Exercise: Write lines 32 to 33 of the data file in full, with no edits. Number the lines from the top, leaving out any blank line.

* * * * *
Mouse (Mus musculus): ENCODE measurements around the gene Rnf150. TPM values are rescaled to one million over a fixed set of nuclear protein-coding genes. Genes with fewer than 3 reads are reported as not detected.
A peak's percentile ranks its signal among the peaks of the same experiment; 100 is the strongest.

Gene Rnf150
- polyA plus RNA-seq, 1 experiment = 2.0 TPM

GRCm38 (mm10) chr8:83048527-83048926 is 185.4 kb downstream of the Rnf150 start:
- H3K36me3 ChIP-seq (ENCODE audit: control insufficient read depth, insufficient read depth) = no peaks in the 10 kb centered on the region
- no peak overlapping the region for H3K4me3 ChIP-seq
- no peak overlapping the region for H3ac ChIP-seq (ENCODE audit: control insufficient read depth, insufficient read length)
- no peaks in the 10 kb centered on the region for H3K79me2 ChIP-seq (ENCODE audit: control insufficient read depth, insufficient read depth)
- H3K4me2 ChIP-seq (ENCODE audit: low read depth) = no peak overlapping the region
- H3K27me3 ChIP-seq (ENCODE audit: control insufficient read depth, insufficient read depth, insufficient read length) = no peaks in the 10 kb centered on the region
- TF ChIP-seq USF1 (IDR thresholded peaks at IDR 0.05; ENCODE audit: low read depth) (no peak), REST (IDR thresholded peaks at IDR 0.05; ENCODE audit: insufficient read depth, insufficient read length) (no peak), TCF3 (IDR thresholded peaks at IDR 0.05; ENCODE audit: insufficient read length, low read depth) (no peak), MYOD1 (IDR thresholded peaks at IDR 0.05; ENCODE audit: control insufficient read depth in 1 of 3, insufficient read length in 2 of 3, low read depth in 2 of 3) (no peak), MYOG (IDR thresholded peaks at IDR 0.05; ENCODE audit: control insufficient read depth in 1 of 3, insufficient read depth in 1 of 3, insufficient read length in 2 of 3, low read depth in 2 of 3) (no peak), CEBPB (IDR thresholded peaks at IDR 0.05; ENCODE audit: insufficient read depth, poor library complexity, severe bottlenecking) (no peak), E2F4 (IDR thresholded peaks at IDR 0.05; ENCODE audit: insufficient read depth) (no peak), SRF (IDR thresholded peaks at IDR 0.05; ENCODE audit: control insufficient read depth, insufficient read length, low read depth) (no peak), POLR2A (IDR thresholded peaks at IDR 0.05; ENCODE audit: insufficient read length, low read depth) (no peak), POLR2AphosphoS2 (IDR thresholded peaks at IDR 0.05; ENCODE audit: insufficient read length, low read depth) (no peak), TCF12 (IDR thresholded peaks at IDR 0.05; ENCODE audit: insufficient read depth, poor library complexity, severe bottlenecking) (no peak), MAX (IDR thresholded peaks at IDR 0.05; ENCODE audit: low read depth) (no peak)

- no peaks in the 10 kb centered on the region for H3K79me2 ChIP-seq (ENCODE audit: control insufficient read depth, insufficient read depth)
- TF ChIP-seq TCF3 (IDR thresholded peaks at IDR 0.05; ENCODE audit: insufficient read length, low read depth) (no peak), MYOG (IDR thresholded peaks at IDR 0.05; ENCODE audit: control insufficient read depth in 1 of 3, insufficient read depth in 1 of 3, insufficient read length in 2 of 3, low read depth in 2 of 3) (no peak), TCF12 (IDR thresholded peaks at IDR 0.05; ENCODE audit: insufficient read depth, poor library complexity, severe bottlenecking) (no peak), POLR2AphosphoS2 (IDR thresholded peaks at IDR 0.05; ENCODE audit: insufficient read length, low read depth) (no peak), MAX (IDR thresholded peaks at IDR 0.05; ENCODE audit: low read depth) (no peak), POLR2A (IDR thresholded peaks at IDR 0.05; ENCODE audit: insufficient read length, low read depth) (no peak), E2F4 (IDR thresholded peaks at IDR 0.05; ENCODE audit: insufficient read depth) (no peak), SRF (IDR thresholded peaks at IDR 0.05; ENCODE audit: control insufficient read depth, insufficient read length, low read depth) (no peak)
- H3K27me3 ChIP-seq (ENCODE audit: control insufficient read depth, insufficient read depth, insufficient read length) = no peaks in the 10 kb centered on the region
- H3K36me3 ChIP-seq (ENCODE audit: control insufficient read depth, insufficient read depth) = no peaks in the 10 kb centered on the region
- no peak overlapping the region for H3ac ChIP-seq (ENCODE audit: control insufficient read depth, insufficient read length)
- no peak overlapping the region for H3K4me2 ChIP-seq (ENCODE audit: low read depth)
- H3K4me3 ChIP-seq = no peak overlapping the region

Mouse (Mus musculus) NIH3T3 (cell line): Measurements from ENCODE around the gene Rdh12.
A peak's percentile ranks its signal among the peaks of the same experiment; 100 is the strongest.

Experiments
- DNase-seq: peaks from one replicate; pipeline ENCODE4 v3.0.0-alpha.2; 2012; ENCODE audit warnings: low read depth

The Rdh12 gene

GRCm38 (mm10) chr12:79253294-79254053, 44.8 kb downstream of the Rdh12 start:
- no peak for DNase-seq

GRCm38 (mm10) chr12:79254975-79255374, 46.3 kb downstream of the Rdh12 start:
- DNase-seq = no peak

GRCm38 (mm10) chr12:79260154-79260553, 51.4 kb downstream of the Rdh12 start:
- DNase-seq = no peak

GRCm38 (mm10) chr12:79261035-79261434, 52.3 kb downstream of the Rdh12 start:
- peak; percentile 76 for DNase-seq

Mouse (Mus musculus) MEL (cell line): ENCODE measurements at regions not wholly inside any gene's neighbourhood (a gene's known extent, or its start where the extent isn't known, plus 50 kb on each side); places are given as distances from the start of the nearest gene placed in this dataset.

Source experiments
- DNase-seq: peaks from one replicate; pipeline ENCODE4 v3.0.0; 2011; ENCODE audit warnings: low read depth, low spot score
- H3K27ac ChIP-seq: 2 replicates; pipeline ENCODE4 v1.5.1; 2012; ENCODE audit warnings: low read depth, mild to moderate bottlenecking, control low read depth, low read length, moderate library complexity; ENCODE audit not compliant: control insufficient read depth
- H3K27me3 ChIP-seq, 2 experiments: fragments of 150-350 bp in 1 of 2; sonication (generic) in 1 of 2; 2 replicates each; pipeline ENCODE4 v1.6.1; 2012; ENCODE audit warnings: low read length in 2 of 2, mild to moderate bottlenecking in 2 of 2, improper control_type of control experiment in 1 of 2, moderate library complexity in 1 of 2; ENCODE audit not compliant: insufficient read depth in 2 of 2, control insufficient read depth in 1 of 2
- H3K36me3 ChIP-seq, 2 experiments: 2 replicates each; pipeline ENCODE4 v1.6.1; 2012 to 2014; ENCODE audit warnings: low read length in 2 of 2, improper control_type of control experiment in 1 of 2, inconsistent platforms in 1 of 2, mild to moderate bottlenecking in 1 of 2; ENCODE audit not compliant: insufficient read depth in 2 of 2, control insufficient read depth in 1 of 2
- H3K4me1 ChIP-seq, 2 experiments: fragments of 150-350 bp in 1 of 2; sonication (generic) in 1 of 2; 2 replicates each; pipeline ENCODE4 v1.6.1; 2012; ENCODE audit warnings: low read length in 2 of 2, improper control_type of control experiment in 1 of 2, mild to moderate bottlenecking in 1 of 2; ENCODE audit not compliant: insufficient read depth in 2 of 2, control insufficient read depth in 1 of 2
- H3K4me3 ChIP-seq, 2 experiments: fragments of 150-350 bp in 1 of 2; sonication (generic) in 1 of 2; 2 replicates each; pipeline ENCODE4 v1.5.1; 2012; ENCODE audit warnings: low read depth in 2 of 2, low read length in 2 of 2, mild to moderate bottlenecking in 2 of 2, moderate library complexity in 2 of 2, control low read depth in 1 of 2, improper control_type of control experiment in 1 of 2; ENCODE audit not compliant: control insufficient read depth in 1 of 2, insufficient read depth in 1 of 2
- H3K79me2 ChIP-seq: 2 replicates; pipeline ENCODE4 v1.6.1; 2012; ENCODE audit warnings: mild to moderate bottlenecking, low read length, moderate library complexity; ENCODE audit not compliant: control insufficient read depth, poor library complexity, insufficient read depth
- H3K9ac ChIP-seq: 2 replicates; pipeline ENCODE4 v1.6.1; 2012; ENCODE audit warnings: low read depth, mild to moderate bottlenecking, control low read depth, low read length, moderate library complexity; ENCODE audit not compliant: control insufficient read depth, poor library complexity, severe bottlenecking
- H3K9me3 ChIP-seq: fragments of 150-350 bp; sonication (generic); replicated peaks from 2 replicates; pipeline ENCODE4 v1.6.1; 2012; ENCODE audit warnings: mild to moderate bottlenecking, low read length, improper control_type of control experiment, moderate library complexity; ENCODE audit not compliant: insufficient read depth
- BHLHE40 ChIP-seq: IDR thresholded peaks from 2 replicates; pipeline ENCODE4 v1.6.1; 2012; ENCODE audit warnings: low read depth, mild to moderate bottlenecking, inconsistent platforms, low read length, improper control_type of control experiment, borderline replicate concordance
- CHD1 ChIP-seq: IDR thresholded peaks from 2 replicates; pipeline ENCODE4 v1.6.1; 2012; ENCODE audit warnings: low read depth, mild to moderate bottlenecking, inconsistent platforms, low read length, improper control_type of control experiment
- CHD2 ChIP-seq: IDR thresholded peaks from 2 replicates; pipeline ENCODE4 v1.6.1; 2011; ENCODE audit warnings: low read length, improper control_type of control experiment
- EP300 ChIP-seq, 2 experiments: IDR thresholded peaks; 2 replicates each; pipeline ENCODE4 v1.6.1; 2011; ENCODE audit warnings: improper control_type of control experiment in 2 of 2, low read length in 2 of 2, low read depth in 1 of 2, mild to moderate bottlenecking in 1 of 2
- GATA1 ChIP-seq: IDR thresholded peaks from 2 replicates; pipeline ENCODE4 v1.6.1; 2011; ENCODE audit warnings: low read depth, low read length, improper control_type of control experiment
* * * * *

- peak; percentile 76 for DNase-seq

Mouse (Mus musculus) MEL (cell line): ENCODE measurements at regions not wholly inside any gene's neighbourhood (a gene's known extent, or its start where the extent isn't known, plus 50 kb on each side); places are given as distances from the start of the nearest gene placed in this dataset.